What's at Stake in the Daley Farm Court Battle in Winona County

For over two years, Land Stewardship Project members in southeastern Minnesota’s Winona County have been fighting for the future of their community. The threat they are faced with is in the form of a massive expansion proposed by Daley Farm, which sits just outside the town of Lewiston.

Daley Farm wants to increase its current operation by almost 3,000 dairy cattle for a total herd size of 4,628. This would make it one of the largest dairy operations in the state. Over 90% of dairy farms in Minnesota are 500 cows or fewer.

This proposed expansion would double the liquid manure and waste water production of this operation to 46 million gallons a year, and require adding a manure basin the size of three football fields at a depth of 16 feet. All this liquid waste would sit on top of sensitive karst geology, which is composed of porous limestone that is highly prone to sinkholes and disappearing springs. This type of geological structure can allow surface pollution to enter the groundwater in a matter of hours.

This dairy expansion would use 92 million gallons of the area’s groundwater annually; the nearby town of Lewiston (pop. 1,506) uses 33.6 million gallons a year. And the operation is surrounded by towns already plagued with nitrate levels nearing or above the maximum allowable nitrate level of 10 mg/L.

By the way, this project is being proposed at a time when mega-dairy overproduction is already putting thousands of farmers out of business every year.

LSP members and other rural residents in the area have made it quite clear that this unprecedented expansion is not welcome in their community. They have showed up at hearings to make their voices heard, submitted comments to the Minnesota Pollution Control Agency, written letters to their local newspapers, and in general expressed their passionate belief that our water and soil, as well as the viability of small and medium-sized farms, is far more important than advancing the interests of a select few. In short, these people have been civically engaged in having a say about what their community will look like far into the future.

A Troubling Court Decision

That is why the Land Stewardship Project is extremely concerned that last week’s pronouncement by an Olmsted County District Court judge will have a chilling effect on citizen civic engagement in Winona County and beyond. Judge Kevin F. Mark declared that when the Winona County Board of Adjustment ruled against allowing Daley Farm to expand its dairy herd nearly four times beyond the county’s animal unit limit, the decision was “tainted” as a result of connections some board members had to LSP and prior advocacy.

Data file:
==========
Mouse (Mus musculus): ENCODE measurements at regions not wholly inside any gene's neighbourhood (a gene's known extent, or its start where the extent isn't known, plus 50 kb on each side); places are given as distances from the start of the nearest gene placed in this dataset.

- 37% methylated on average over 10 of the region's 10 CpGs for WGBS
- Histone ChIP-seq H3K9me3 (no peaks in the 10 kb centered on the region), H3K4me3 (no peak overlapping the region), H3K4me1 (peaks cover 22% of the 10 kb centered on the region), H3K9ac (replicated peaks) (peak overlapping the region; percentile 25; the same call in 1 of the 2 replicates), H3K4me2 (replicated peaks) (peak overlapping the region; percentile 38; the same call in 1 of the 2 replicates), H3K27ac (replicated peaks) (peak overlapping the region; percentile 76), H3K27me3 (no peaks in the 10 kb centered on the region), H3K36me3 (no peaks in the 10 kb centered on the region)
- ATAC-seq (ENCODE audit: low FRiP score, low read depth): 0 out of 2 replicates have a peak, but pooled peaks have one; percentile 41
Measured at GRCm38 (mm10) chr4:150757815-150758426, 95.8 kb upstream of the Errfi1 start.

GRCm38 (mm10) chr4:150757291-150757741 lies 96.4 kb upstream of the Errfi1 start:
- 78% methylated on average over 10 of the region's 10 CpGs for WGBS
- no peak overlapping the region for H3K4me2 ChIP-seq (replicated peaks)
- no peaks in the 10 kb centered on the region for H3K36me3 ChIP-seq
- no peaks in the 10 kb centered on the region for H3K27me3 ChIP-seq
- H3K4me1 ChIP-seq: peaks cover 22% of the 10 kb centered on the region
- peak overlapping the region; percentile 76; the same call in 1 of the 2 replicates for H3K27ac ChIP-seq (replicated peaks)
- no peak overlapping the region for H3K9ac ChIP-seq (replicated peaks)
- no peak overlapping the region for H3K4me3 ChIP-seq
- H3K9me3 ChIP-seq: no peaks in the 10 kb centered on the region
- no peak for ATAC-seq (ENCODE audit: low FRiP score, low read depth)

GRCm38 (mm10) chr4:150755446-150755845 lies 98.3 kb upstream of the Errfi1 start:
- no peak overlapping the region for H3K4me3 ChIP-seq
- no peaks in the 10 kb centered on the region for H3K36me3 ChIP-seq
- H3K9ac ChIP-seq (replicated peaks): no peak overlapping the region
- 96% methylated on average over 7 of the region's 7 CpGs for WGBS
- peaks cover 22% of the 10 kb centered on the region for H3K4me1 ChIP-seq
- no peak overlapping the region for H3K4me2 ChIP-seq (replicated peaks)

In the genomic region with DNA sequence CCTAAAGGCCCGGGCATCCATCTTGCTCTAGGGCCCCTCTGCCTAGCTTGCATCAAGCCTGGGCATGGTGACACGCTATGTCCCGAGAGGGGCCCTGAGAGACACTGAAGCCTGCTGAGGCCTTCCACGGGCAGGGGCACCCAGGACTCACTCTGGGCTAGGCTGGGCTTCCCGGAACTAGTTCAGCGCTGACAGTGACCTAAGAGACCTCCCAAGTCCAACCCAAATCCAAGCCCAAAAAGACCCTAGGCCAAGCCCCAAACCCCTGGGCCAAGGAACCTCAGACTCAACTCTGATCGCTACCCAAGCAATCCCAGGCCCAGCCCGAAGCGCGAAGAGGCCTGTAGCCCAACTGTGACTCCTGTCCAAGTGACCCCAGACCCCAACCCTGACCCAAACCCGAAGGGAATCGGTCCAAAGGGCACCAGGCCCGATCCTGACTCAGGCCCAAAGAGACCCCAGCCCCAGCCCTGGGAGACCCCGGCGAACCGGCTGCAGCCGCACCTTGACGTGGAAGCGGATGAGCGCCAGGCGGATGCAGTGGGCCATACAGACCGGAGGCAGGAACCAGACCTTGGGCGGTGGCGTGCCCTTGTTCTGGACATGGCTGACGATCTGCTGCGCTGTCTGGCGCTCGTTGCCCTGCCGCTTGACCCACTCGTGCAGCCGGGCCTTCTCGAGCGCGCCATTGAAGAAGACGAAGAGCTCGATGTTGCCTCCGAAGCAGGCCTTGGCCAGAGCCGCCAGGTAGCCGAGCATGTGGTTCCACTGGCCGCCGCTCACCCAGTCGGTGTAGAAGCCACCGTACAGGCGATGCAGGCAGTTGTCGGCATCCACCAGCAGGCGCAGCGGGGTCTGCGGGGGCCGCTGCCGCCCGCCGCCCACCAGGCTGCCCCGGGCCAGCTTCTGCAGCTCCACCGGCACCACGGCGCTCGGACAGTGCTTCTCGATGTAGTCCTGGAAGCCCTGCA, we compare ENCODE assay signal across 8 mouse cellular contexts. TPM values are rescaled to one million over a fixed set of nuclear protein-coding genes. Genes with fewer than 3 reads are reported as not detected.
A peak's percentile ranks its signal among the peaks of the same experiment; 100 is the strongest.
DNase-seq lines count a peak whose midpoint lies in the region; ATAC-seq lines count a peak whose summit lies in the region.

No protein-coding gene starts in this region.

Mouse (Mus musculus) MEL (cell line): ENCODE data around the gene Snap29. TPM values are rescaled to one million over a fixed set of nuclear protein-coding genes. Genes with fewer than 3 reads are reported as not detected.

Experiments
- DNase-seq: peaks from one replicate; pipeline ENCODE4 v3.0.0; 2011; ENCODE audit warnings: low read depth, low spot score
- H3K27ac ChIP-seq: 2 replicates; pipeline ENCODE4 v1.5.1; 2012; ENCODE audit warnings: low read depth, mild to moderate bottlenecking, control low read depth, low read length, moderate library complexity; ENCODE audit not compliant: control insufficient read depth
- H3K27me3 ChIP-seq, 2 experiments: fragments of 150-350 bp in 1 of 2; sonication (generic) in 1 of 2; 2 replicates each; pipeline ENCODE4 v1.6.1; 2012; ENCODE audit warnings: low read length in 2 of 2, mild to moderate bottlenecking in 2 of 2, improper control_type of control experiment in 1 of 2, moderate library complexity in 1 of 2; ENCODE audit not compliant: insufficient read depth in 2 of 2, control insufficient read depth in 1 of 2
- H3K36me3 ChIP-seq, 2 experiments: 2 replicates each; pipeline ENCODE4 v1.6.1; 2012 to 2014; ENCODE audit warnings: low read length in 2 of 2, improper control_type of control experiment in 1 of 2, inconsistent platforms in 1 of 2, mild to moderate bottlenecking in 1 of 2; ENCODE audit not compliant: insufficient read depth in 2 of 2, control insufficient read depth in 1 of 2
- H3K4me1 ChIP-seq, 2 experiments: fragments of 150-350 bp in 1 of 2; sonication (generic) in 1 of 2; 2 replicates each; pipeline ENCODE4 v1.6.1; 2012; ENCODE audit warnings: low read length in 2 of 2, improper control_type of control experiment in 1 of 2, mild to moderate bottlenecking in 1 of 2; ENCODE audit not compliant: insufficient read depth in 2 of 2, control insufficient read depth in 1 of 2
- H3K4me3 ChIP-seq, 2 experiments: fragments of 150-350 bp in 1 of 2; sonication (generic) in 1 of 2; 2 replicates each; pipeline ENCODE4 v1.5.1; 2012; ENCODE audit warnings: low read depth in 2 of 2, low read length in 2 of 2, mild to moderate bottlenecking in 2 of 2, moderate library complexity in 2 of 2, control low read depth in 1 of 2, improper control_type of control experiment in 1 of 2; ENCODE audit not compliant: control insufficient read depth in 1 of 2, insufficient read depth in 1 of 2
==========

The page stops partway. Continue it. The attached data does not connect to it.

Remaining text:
LSP members and staff care deeply about the future of Winona County, and for decades we have worked hard to use any legal, ethical means available to protect the land and communities here. Communicating with members of the community about the threats posed by an unprecedented expansion of the type Daley Farm is proposing is just solid, grassroots organizing, plain and simple.

In rural communities, people who are civically engaged through boards, committees, etc., are usually passionate about many issues, and are likely to be members of other groups that are part of the community, whether it be the Farm Bureau, the local historical society, or the Land Stewardship Project. Being engaged with other groups also helps us make more informed decisions on issues that impact the community. That’s not bias — that’s called community involvement. It’s the basis of what makes our local communities work. Daley Farm would have us believe that somehow this is wrong, not above-board, and that it destroys individual integrity.

What is at Stake

The bottom line is that the lawsuit filed by Daley Farm is a distraction to the reality of the situation: their proposal did not qualify for a variance to the county’s current rules related to the size of livestock operations allowed. In fact, it wasn’t even close. There is clear justification for this denial — concentrating so many cows and all of the liquid manure they produce in one place is a bad idea. This is not about supporting the farming economy or Main Street businesses, it’s about threatening the future of a community all for the sake of a few powerful people and the industry that promotes this kind of agriculture.

This lawsuit is an attempt to distract from the fact that this is an unwanted and destructive project by attacking people who dare question the wisdom of letting an industrialized operation threaten the future of an entire community for generations to come. Given the resources being poured into this lawsuit by Daley Farm, it’s clear that this issue goes beyond one individual operation’s expansion plans. Industrial ag and its backers see the Winona County fight as a bellwether of how they feel livestock farming should be done in this state, and are working hard to weaken LSP’s organizing power as well as the ability of local people to control their community’s destiny. A key part of this strategy is the use of intimidation via the courts and the media. What LSP is fighting is corporate-backed industrial agriculture, which does not care about the future of the land or the communities that land supports. We will not apologize for that.

Rest assured that in the new year the Land Stewardship Project will continue to organize and empower local citizens in Winona County and beyond who care about the future of their communities. Our farmers, land, soil, water, and Main Streets are too valuable to do otherwise.

Jess Anna Glover is LSP's executive director. She can be reached via e-mail or at 612-722-6377.